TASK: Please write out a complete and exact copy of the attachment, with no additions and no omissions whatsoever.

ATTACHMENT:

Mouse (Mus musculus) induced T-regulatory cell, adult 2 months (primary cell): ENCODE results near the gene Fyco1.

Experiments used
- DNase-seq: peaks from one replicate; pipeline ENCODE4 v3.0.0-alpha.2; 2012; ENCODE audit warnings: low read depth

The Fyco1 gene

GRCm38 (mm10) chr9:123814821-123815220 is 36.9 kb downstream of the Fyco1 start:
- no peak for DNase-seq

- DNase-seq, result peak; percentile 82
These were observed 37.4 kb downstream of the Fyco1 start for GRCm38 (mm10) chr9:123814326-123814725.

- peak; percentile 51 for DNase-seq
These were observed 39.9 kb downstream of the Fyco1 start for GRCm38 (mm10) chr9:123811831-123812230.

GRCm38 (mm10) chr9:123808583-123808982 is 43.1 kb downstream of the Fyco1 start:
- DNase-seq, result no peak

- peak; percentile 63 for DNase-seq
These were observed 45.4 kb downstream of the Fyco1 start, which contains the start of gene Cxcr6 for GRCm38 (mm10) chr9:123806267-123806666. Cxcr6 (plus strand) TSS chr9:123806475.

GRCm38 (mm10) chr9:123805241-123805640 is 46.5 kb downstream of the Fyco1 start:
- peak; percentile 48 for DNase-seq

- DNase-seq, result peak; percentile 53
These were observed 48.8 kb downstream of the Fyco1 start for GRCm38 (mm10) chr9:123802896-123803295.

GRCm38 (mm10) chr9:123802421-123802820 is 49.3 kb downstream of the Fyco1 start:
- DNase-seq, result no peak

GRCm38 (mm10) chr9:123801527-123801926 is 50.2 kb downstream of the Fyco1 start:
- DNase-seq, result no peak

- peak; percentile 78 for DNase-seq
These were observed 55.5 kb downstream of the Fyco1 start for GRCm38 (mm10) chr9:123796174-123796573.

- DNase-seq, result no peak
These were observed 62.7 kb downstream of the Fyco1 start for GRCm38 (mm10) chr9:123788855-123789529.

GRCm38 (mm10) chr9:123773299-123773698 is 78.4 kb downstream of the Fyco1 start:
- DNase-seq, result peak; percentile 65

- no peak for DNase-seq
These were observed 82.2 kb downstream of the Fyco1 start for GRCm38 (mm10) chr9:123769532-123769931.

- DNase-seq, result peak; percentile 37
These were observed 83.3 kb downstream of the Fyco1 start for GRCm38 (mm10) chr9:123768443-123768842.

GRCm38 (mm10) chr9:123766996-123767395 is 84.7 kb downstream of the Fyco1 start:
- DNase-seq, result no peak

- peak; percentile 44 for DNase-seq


Mouse (Mus musculus) induced T-regulatory cell, adult 2 months (primary cell): ENCODE results near the gene Fyco1.

Experiments used
- DNase-seq: peaks from one replicate; pipeline ENCODE4 v3.0.0-alpha.2; 2012; ENCODE audit warnings: low read depth

The Fyco1 gene

GRCm38 (mm10) chr9:123814821-123815220 is 36.9 kb downstream of the Fyco1 start:
- no peak for DNase-seq

- DNase-seq, result peak; percentile 82
These were observed 37.4 kb downstream of the Fyco1 start for GRCm38 (mm10) chr9:123814326-123814725.

- peak; percentile 51 for DNase-seq
These were observed 39.9 kb downstream of the Fyco1 start for GRCm38 (mm10) chr9:123811831-123812230.

GRCm38 (mm10) chr9:123808583-123808982 is 43.1 kb downstream of the Fyco1 start:
- DNase-seq, result no peak

- peak; percentile 63 for DNase-seq
These were observed 45.4 kb downstream of the Fyco1 start, which contains the start of gene Cxcr6 for GRCm38 (mm10) chr9:123806267-123806666. Cxcr6 (plus strand) TSS chr9:123806475.

GRCm38 (mm10) chr9:123805241-123805640 is 46.5 kb downstream of the Fyco1 start:
- peak; percentile 48 for DNase-seq

- DNase-seq, result peak; percentile 53
These were observed 48.8 kb downstream of the Fyco1 start for GRCm38 (mm10) chr9:123802896-123803295.

GRCm38 (mm10) chr9:123802421-123802820 is 49.3 kb downstream of the Fyco1 start:
- DNase-seq, result no peak

GRCm38 (mm10) chr9:123801527-123801926 is 50.2 kb downstream of the Fyco1 start:
- DNase-seq, result no peak

- peak; percentile 78 for DNase-seq
These were observed 55.5 kb downstream of the Fyco1 start for GRCm38 (mm10) chr9:123796174-123796573.

- DNase-seq, result no peak
These were observed 62.7 kb downstream of the Fyco1 start for GRCm38 (mm10) chr9:123788855-123789529.

GRCm38 (mm10) chr9:123773299-123773698 is 78.4 kb downstream of the Fyco1 start:
- DNase-seq, result peak; percentile 65

- no peak for DNase-seq
These were observed 82.2 kb downstream of the Fyco1 start for GRCm38 (mm10) chr9:123769532-123769931.

- DNase-seq, result peak; percentile 37
These were observed 83.3 kb downstream of the Fyco1 start for GRCm38 (mm10) chr9:123768443-123768842.

GRCm38 (mm10) chr9:123766996-123767395 is 84.7 kb downstream of the Fyco1 start:
- DNase-seq, result no peak

- peak; percentile 44 for DNase-seq